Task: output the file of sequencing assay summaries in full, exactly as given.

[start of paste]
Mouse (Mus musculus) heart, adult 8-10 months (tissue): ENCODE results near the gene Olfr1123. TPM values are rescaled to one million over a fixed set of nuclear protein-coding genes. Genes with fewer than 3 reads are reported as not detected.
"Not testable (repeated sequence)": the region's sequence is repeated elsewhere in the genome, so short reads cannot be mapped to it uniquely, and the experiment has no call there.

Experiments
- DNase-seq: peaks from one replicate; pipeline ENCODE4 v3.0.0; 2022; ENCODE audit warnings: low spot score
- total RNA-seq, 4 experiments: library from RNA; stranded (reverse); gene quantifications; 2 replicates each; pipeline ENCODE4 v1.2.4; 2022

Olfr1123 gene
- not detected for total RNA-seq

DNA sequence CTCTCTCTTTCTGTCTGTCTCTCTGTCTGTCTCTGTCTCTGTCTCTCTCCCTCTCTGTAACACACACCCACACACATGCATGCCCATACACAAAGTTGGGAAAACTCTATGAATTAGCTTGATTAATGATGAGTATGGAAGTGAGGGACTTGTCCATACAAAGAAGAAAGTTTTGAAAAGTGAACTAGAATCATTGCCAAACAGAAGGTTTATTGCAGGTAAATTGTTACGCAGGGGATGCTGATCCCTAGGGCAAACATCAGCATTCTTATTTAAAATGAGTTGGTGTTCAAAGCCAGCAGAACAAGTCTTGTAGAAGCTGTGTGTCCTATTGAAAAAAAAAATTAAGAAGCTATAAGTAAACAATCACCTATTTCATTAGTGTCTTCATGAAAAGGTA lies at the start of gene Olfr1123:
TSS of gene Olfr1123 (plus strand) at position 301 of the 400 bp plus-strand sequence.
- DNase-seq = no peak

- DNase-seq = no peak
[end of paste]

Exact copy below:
Mouse (Mus musculus) heart, adult 8-10 months (tissue): ENCODE results near the gene Olfr1123. TPM values are rescaled to one million over a fixed set of nuclear protein-coding genes. Genes with fewer than 3 reads are reported as not detected.
"Not testable (repeated sequence)": the region's sequence is repeated elsewhere in the genome, so short reads cannot be mapped to it uniquely, and the experiment has no call there.

Experiments
- DNase-seq: peaks from one replicate; pipeline ENCODE4 v3.0.0; 2022; ENCODE audit warnings: low spot score
- total RNA-seq, 4 experiments: library from RNA; stranded (reverse); gene quantifications; 2 replicates each; pipeline ENCODE4 v1.2.4; 2022

Olfr1123 gene
- not detected for total RNA-seq

DNA sequence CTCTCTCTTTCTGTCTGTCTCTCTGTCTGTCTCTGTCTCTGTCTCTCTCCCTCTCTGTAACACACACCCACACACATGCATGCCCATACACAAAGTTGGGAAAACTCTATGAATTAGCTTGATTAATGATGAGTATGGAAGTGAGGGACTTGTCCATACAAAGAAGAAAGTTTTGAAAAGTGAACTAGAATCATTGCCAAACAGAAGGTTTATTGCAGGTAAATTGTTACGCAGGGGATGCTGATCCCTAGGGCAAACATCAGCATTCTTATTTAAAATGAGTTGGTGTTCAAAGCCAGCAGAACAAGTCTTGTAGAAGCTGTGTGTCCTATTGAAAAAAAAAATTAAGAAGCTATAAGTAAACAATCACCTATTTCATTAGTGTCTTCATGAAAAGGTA lies at the start of gene Olfr1123:
TSS of gene Olfr1123 (plus strand) at position 301 of the 400 bp plus-strand sequence.
- DNase-seq = no peak

- DNase-seq = no peak